When performing maintenance and repair tasks on
catapults and arresting gear equipment, you must take
accurate measurements during inspection, to determine
the amount of wear or service life remaining
particular item or to make sure replacement parts used
to repair equipment meet established specifications. The
accuracy of these measurements, often affecting the
rates of the concerned
equipment, depends on the measuring tool you use and
your ability to use it correctly.
Upon completing this chapter you should be able to
do the following:
Select and use rules, tapes, and inside and
Transfer measurements from one caliper to
and inventory precision measuring
equipment used to perform maintenance on
catapults and arresting gear.
Use and Care of Hand Tools and Measuring Tools,
NAVEDTRA 12085, is an excellent reference to use
while you are studying this chapter.
You will use many different types of measuring
tools in the daily performance of your duties. Where
exact measurements are required, use a micrometer
(mike). If you use the micrometer
it will allow you to measure within
(0.0001 ) of an inch accuracy. On the
other hand, where accuracy is not extremely critical, a
common straightedge rule or tape rule will suffice for
RULES AND TAPES
Figure 2-l illustrates some of the commonly used
straightedge and tape rules. Of all measuring tools, the
simplest and most common is the steel or wooden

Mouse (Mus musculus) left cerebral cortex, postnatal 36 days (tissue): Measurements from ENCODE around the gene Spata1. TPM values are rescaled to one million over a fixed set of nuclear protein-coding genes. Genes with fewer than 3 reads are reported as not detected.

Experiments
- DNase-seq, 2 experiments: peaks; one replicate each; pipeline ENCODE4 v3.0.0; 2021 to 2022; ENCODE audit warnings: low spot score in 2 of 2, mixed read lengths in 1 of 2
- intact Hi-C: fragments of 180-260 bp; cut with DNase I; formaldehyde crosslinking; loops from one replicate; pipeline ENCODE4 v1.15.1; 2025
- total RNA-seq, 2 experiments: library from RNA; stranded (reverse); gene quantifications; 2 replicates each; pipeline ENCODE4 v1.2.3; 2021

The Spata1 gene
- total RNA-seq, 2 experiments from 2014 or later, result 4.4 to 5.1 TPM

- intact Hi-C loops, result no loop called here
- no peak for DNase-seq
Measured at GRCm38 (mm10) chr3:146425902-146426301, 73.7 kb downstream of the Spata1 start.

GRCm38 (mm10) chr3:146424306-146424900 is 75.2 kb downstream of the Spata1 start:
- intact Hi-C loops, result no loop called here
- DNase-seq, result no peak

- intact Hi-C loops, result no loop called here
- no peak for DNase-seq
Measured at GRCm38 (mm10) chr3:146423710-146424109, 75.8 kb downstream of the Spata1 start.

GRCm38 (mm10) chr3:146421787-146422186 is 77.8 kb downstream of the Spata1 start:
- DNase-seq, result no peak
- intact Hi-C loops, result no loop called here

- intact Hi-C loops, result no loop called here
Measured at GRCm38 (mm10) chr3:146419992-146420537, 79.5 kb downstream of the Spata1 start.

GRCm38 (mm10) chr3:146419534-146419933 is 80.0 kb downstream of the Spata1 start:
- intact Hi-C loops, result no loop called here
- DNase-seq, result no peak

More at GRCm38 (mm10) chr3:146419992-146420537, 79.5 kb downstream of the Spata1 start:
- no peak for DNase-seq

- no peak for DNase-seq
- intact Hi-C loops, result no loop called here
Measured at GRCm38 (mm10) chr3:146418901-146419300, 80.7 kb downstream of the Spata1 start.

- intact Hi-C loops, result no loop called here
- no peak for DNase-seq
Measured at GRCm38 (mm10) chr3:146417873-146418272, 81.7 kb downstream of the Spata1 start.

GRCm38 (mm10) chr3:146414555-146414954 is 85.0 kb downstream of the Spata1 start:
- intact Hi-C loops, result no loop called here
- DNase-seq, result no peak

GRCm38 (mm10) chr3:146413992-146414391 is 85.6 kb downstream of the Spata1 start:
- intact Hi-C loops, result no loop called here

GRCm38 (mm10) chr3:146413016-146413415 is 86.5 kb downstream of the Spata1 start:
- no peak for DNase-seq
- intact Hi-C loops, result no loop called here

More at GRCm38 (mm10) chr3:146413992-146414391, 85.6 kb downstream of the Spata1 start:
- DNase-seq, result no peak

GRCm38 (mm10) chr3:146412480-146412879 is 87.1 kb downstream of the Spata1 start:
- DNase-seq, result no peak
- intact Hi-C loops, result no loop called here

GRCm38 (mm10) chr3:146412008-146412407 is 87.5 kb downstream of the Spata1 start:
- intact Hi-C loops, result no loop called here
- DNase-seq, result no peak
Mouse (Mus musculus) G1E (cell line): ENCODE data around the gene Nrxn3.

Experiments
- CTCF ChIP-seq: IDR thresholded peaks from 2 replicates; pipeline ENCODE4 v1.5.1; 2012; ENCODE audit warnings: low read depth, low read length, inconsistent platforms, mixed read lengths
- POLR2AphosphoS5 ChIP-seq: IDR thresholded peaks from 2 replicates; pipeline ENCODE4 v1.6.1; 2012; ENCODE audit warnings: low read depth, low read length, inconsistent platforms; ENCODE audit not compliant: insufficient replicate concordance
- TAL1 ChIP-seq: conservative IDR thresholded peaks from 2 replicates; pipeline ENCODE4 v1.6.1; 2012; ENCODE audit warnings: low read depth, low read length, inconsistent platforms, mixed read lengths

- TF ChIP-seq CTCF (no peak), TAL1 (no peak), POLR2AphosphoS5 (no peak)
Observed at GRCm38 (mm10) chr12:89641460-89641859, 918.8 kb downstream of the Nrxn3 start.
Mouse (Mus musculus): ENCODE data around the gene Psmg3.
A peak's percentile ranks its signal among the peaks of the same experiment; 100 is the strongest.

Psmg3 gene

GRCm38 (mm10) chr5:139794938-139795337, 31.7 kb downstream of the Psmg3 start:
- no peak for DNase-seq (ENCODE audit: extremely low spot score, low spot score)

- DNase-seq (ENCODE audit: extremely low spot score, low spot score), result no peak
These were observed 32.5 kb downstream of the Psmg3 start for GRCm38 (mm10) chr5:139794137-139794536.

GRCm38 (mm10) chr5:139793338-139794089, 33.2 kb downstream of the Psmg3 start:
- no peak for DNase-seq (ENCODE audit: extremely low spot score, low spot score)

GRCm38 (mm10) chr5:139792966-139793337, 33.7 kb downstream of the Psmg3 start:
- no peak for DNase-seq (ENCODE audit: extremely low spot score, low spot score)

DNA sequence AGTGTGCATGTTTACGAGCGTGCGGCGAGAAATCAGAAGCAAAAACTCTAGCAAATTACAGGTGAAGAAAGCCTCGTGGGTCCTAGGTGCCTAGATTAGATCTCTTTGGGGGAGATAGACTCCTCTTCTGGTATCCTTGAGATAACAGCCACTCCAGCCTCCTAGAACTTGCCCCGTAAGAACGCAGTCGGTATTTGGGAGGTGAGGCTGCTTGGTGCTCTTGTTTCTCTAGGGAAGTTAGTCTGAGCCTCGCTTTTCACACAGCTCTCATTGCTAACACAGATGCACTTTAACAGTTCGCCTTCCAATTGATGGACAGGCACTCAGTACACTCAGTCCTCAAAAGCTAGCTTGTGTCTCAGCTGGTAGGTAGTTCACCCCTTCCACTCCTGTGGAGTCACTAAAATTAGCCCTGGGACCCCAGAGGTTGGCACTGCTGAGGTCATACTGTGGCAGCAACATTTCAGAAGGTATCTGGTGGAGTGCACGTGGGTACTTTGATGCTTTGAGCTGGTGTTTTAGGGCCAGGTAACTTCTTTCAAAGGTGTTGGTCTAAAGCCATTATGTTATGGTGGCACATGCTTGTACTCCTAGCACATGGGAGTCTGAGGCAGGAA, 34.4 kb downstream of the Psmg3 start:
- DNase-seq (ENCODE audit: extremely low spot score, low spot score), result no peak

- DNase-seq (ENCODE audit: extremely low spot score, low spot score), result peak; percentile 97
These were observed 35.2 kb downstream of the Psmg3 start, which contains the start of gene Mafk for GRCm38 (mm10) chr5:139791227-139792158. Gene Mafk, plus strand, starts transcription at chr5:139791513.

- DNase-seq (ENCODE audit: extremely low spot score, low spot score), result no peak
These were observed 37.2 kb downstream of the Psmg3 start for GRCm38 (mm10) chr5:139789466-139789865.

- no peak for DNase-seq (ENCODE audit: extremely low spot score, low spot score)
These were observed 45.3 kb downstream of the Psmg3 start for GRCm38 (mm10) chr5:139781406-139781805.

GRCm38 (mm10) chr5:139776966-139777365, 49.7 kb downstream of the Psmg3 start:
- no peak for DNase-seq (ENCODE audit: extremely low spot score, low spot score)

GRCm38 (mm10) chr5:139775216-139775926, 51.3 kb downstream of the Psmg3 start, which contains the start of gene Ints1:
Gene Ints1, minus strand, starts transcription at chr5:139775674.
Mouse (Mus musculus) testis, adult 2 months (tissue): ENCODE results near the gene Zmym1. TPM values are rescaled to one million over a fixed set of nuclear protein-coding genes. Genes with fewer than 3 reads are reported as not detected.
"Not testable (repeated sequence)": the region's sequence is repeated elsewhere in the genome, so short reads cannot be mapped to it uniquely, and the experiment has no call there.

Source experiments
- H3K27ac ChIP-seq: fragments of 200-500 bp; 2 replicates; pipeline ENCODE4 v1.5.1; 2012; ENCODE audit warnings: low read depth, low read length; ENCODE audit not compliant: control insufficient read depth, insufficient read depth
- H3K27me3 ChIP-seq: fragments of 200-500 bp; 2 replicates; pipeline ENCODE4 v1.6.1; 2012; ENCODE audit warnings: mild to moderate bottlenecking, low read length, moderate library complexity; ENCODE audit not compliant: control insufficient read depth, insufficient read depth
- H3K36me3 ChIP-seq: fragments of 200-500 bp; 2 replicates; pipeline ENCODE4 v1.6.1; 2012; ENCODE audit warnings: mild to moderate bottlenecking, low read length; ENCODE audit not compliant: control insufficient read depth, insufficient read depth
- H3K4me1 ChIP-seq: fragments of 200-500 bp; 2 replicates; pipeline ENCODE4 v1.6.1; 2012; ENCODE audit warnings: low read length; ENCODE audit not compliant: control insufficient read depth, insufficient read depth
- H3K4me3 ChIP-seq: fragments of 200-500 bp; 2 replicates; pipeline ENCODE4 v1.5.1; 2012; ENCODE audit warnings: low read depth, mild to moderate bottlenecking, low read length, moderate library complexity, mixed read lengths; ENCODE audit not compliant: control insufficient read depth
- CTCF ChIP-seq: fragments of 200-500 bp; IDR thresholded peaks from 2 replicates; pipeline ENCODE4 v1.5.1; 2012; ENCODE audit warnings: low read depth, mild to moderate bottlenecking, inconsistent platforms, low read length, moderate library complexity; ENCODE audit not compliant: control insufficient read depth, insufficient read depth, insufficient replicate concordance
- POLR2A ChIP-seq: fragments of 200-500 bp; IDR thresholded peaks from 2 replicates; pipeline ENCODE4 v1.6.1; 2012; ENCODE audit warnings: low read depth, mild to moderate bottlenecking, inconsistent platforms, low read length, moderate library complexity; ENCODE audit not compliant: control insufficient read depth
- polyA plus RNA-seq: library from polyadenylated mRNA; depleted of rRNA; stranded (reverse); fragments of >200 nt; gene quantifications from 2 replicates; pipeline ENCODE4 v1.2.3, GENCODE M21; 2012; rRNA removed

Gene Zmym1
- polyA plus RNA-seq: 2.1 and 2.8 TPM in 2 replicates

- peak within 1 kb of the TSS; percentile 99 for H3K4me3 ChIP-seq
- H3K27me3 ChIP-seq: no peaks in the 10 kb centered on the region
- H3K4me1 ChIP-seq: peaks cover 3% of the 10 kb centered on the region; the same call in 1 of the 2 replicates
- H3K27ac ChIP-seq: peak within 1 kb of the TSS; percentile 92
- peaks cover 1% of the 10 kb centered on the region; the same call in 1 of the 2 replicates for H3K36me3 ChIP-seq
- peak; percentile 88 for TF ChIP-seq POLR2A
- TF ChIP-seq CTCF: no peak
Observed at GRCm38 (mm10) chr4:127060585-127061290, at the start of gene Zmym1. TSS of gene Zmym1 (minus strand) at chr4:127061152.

straightedge rule. This rule is usually 6 or 12 inches
long, although other lengths are available. Steel rules
may be flexible or nonflexible, but the thinner the rule
is, the easier it is to measure accurately with it, because
marks are closer to the work to be
Generally, a rule has four sets of graduated division
marks, one on each edge of each side of the rule. The
longest lines represent the inch marks. On one edge,
each inch is divided into 8 equal spaces, so each space
represents l/8 inch. The other edge of this side is
divided into sixteenths. The l/$-inch
marks are commonly made longer than the smaller
division marks to facilitate counting, but the graduations
are not normally numbered individually,
as they are
sufficiently far apart to be counted without difficulty.
The opposite side of the rule is similarly divided into
32 and 64 spaces per inch, and it is common practice to
number every fourth division for easier reading.
There are many variations of the common rule.
Sometimes the graduations
are on one side only,
sometimes a set of graduations is added across one end
for measuring in narrow spaces,
first inch is divided into 64ths, with the remaining
inches divided into 32nds and 16ths.
Steel tapes are made from 6 to about 300 feet in
length. The shorter lengths are frequently made with a
curved cross section so that they are flexible enough to
roll up, but remain rigid when extended. Long, flat
tapes require support over their full length when
measuring, or the natural sag will cause an error in
common types of rules.